skip to main content

H.Res. 149 (114th): Expressing support for designation of the week of March 15, 2015, through March 21, 2015, as National Young Audiences Arts for Learning Week.

The text of the resolution below is as of Mar 13, 2015 (Introduced).



1st Session

H. RES. 149


March 13, 2015

(for herself and Ms. Bonamici) submitted the following resolution; which was referred to the Committee on Education and the Workforce


Expressing support for designation of the week of March 15, 2015, through March 21, 2015, as National Young Audiences Arts for Learning Week.

Whereas arts education, comprising a rich array of disciplines including dance, music, theatre, media arts, literature design, and visual arts, is a core academic subject and an essential element of a complete and balanced education for all students;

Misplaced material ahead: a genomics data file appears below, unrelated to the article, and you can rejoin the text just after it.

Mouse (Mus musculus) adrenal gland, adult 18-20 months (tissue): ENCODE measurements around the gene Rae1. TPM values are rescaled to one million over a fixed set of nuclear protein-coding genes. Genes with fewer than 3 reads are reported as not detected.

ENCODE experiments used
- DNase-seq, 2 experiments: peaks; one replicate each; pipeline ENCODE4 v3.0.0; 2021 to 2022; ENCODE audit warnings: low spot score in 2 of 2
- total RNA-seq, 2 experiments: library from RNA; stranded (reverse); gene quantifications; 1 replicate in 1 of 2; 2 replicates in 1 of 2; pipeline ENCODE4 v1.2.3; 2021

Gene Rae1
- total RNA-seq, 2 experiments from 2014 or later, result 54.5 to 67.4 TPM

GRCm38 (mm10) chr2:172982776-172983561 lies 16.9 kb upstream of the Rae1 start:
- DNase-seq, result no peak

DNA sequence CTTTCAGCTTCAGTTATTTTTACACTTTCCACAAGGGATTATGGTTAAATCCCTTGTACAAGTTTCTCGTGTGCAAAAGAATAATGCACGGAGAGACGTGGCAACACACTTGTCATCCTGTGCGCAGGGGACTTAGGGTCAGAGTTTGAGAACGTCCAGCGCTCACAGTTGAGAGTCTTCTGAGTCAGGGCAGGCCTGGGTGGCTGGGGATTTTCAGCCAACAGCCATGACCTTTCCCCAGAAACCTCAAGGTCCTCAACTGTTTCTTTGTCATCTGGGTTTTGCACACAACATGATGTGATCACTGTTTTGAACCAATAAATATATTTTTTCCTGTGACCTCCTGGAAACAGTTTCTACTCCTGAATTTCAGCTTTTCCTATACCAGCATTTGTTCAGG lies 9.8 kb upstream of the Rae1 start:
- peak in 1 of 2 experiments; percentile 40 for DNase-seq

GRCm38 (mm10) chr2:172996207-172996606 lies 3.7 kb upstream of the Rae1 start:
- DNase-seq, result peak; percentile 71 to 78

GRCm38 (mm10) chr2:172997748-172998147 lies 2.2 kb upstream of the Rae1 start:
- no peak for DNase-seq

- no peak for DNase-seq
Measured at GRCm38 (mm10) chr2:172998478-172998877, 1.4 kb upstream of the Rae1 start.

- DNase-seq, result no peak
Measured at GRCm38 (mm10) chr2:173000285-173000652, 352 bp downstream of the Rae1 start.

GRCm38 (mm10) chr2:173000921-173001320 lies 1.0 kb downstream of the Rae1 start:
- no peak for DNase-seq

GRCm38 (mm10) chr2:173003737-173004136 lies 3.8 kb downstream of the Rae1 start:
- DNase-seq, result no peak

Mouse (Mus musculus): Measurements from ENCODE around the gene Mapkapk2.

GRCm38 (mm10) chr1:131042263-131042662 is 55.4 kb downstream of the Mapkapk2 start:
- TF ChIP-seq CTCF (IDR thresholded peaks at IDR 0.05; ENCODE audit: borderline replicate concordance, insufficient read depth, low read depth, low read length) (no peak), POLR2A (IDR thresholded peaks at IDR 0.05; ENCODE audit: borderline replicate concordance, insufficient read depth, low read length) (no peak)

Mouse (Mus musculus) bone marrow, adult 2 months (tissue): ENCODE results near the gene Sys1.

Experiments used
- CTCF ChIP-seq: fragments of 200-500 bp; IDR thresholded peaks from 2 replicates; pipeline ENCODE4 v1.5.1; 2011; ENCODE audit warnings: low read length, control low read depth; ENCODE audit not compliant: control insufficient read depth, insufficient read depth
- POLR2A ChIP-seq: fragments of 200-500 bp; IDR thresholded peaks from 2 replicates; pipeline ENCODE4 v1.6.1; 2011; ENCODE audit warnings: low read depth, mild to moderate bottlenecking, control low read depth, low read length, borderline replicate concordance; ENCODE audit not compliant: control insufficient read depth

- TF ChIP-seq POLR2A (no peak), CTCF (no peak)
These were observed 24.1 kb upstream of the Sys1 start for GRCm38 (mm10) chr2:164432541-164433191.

Whereas arts education enables students to develop critical thinking and problem solving skills, imagination and creativity, discipline, alternative ways to communicate and express feelings and ideas, and cross-cultural understanding, which supports academic success nationwide as well as personal growth outside the classroom;

Whereas the nonprofit arts sector is an economic engine and plays a significant role in the economic health of communities large and small with direct expenditures of wages and benefits as well as goods and services;

Whereas to succeed in today’s economy, students must masterfully use words, images, sounds, and movement to communicate;

Whereas the Young Audiences Arts for Learning impacts more than 5,000,000 school children annually with valuable arts-in-education programs;

Whereas Young Audiences Arts for Learning presents more than 79,000 arts in education programs to students and teachers;

Whereas Young Audiences Arts for Learning works with over 4,500 professional teaching artists;

Whereas Young Audiences Arts for Learning produces programs in more than 8,900 schools and community centers annually;